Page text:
As the mole continues to bury itself deeper into the soil, it stops every 50cm to take a temperature reading of its surroundings. Due to the actual process of hammering generating friction and heat, the mole will first have to go through a period of dormancy (roughly 3 days) to cool off before it is able to take accurate temperature and thermal conductivity readings of the surrounding soil. The probe will then be heated up by roughly 18 degrees Fahrenheit over a 24-hour period. The rate at which this happens will allow scientists to determine the thermal conductivity of the soil. The mole itself weighs less than a pair of shoes and uses less power than a standard Wi-Fi router. The accuracy and precision that went into the design of this piece of equipment is a result of years of work completed by a team of the world’s most elite physicists and thermal engineers. Many of the individuals who worked on the project stated that it took a fair deal of trial and error before they were able to design a mole that was able to dig 16 feet into the ground without shattering itself, however, the version they sent to Mars has proven its robustness time and time again.
Insight will be the first mission to peer into Mar’s interior and measure how heat is conducted to the surface. A substantial portion of this energy is what was left over from when the planet formed roughly 4 billion years ago and preserves a record of its creation. Scientists emphasize that most of the geology on the planet is a result of the movement of heat and energy through its interior. Volcanic eruptions that are now known to have occurred frequently throughout the planet’s past were driven by this flow of heat pushing up rocky material and constructing the towering mountains that Mars is now famous for.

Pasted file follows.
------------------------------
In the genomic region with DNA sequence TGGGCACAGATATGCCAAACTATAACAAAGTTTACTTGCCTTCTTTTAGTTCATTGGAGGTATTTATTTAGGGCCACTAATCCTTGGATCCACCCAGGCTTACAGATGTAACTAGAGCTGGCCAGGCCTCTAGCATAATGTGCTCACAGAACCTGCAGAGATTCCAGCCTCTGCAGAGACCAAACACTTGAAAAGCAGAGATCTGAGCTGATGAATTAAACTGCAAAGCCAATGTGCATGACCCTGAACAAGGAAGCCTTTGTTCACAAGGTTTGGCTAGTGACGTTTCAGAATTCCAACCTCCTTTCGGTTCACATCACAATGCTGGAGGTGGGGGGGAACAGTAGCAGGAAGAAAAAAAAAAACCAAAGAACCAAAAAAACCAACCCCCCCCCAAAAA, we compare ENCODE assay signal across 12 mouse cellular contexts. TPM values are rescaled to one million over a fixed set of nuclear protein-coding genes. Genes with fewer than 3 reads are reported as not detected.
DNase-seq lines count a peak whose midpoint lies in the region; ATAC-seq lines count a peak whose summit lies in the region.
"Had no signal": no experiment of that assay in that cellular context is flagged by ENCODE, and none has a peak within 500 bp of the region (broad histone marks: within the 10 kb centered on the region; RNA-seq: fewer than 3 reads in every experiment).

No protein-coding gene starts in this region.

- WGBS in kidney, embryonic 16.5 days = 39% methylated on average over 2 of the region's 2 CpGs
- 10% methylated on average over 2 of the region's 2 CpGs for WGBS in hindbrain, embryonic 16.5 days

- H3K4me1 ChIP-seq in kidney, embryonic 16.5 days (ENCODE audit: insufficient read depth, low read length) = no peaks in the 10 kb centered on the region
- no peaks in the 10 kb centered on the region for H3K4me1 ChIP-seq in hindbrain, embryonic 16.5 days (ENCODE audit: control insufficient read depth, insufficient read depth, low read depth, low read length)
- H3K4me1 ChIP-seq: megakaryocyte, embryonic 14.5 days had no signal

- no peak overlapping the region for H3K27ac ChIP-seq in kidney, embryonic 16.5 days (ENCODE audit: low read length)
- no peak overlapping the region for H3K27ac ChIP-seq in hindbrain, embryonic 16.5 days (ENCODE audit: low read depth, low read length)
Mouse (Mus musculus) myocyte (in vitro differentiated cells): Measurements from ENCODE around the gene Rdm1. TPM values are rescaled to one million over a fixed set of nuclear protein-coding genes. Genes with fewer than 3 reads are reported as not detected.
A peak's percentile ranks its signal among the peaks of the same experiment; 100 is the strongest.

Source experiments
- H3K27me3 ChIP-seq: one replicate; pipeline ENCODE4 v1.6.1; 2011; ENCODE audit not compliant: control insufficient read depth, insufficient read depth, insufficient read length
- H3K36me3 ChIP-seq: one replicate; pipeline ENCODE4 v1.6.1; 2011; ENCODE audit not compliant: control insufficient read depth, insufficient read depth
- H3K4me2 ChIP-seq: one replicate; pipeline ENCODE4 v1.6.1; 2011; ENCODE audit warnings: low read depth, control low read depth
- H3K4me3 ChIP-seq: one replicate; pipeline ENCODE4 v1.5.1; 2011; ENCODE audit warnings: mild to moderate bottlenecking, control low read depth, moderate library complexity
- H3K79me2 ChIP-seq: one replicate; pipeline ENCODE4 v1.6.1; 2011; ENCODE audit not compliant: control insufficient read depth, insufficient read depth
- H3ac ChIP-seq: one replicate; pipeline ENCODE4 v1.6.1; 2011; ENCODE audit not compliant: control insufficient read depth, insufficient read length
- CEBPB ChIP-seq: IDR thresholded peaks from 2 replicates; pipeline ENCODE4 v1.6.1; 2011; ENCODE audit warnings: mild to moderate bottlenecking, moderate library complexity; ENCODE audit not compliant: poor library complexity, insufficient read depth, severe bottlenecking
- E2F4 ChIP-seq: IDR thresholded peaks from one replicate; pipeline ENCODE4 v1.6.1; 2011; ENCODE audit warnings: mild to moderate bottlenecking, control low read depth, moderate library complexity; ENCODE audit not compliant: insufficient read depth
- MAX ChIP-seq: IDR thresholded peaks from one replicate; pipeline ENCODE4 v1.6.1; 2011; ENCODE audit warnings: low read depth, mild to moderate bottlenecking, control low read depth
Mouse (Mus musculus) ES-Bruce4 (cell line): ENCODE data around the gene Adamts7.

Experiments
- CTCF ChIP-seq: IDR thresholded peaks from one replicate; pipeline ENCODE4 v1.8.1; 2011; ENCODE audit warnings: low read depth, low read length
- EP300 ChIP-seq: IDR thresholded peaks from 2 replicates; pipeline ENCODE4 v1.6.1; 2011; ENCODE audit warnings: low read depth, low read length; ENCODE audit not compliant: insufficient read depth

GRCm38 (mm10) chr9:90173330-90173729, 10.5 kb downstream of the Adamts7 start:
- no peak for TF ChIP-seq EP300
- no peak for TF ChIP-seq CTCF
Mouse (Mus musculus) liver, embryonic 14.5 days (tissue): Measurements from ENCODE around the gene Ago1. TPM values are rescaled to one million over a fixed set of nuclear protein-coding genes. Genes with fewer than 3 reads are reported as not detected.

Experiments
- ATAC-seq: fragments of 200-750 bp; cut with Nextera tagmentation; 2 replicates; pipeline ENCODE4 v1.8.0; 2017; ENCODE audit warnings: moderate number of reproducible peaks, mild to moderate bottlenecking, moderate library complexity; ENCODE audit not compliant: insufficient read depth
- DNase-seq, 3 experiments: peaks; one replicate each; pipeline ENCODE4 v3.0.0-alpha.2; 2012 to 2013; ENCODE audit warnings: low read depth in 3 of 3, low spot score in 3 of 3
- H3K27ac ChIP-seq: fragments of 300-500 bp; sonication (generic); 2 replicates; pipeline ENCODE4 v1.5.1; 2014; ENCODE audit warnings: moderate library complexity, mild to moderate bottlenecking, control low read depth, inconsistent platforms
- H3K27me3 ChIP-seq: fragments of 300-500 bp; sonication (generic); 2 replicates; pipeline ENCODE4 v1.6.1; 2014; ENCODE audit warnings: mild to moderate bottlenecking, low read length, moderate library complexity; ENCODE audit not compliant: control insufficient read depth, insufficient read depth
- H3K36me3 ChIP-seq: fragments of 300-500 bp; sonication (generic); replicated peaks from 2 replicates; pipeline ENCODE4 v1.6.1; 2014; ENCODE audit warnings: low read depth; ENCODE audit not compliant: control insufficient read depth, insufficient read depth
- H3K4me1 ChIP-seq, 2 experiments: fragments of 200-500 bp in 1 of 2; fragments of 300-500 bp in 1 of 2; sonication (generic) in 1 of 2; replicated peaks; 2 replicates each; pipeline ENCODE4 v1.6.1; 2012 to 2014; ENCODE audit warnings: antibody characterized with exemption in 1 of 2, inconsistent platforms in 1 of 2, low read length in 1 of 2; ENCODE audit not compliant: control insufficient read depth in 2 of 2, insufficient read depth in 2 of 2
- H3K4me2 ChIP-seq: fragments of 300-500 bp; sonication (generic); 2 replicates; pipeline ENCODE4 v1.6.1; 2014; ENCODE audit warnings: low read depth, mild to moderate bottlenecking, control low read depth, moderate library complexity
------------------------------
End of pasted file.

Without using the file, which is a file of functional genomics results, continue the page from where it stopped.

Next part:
The movement of heat on Mars follows the same principles and rules of thermodynamics as what applies here on Earth. We can think of this process of planetary heat flow similar to what occurs when you boil a pot of water. As water heats up, it becomes less dense and will rise upwards forcing the cooler denser water towards the bottom of the pot. This movement of heat through a medium is known as convection. This same process happens on a planet over millions of years, churning rocks on the surface and in the interior. Sporadically, large pockets of heat will build up within the interior of the planet causing the formation of volcanos. This build-up of heat and gas is what is thought to be the cause of the formation of the large riverbeds that are scattered across the planet’s surface. The gas expelled from volcanoes also contained water vapor which cooled into a liquid and may have formed several channels surrounding the base of many volcanic structures. The smaller a planet is, the faster it will lose heat. Since Mars is only 1/3 the size of earth, it is hypothesized that most of its volcanic activity occurred within the first billion years of formation.
The deployment of the Insight Lander and the HP3 extension will give scientists a closer look at the exact mechanisms occurring within the interior of Mars and enhance their ability to discover more about the inner workings of this earth like planet. With this information, they will be able to paint a clearer picture of the history of Mars and what makes it unique in its inability to sustain life in the same manner that its neighboring cousin earth can.
Author: Kallista Wilson | Junior Research Scientist | Thermtest
NASA’s InSight Has a Thermometer for Mars. NASA Jet Propulsion Laboratory (JPL). Retrieved December 19, 2021, from https://www.jpl.nasa.gov/news/nasas-insight-has-a-thermometer-for-mars
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mars.nasa.gov. (n.d.-a). Heat Probe | Instruments. NASA’s InSight Mars Lander. Retrieved December 19, 2021, from https://mars.nasa.gov/insight/spacecraft/instruments/hp3
mars.nasa.gov. (n.d.-b). NASA’s InSight Reveals the Deep Interior of Mars. NASA’s InSight Mars Lander. Retrieved December 17, 2021, from https://mars.nasa.gov/news/8996/nasas-insight-reveals-the-deep-interior-of-mars?site=insight